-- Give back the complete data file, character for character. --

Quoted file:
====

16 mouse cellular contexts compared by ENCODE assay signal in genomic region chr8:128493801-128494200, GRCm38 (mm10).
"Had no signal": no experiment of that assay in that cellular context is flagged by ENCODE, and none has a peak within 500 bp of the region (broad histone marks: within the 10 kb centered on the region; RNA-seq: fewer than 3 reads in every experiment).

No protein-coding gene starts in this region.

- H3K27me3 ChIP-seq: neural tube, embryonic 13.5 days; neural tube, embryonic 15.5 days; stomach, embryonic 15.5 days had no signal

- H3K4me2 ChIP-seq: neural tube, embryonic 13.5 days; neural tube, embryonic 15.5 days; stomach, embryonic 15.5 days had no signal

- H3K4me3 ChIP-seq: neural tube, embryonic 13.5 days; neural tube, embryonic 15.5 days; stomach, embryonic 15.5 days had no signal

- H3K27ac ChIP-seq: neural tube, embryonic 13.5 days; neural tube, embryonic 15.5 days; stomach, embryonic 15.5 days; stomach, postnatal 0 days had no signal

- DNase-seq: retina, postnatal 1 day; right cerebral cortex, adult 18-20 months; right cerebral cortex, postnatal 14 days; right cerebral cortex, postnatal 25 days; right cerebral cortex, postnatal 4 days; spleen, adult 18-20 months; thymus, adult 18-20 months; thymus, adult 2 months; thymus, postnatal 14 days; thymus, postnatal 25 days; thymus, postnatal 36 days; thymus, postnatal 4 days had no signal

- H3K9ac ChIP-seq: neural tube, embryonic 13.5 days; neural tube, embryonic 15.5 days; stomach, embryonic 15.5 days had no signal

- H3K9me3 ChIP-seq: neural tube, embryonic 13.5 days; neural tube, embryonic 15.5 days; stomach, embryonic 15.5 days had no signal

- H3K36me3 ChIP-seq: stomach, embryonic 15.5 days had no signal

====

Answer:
16 mouse cellular contexts compared by ENCODE assay signal in genomic region chr8:128493801-128494200, GRCm38 (mm10).
"Had no signal": no experiment of that assay in that cellular context is flagged by ENCODE, and none has a peak within 500 bp of the region (broad histone marks: within the 10 kb centered on the region; RNA-seq: fewer than 3 reads in every experiment).

No protein-coding gene starts in this region.

- H3K27me3 ChIP-seq: neural tube, embryonic 13.5 days; neural tube, embryonic 15.5 days; stomach, embryonic 15.5 days had no signal

- H3K4me2 ChIP-seq: neural tube, embryonic 13.5 days; neural tube, embryonic 15.5 days; stomach, embryonic 15.5 days had no signal

- H3K4me3 ChIP-seq: neural tube, embryonic 13.5 days; neural tube, embryonic 15.5 days; stomach, embryonic 15.5 days had no signal

- H3K27ac ChIP-seq: neural tube, embryonic 13.5 days; neural tube, embryonic 15.5 days; stomach, embryonic 15.5 days; stomach, postnatal 0 days had no signal

- DNase-seq: retina, postnatal 1 day; right cerebral cortex, adult 18-20 months; right cerebral cortex, postnatal 14 days; right cerebral cortex, postnatal 25 days; right cerebral cortex, postnatal 4 days; spleen, adult 18-20 months; thymus, adult 18-20 months; thymus, adult 2 months; thymus, postnatal 14 days; thymus, postnatal 25 days; thymus, postnatal 36 days; thymus, postnatal 4 days had no signal

- H3K9ac ChIP-seq: neural tube, embryonic 13.5 days; neural tube, embryonic 15.5 days; stomach, embryonic 15.5 days had no signal

- H3K9me3 ChIP-seq: neural tube, embryonic 13.5 days; neural tube, embryonic 15.5 days; stomach, embryonic 15.5 days had no signal

- H3K36me3 ChIP-seq: stomach, embryonic 15.5 days had no signal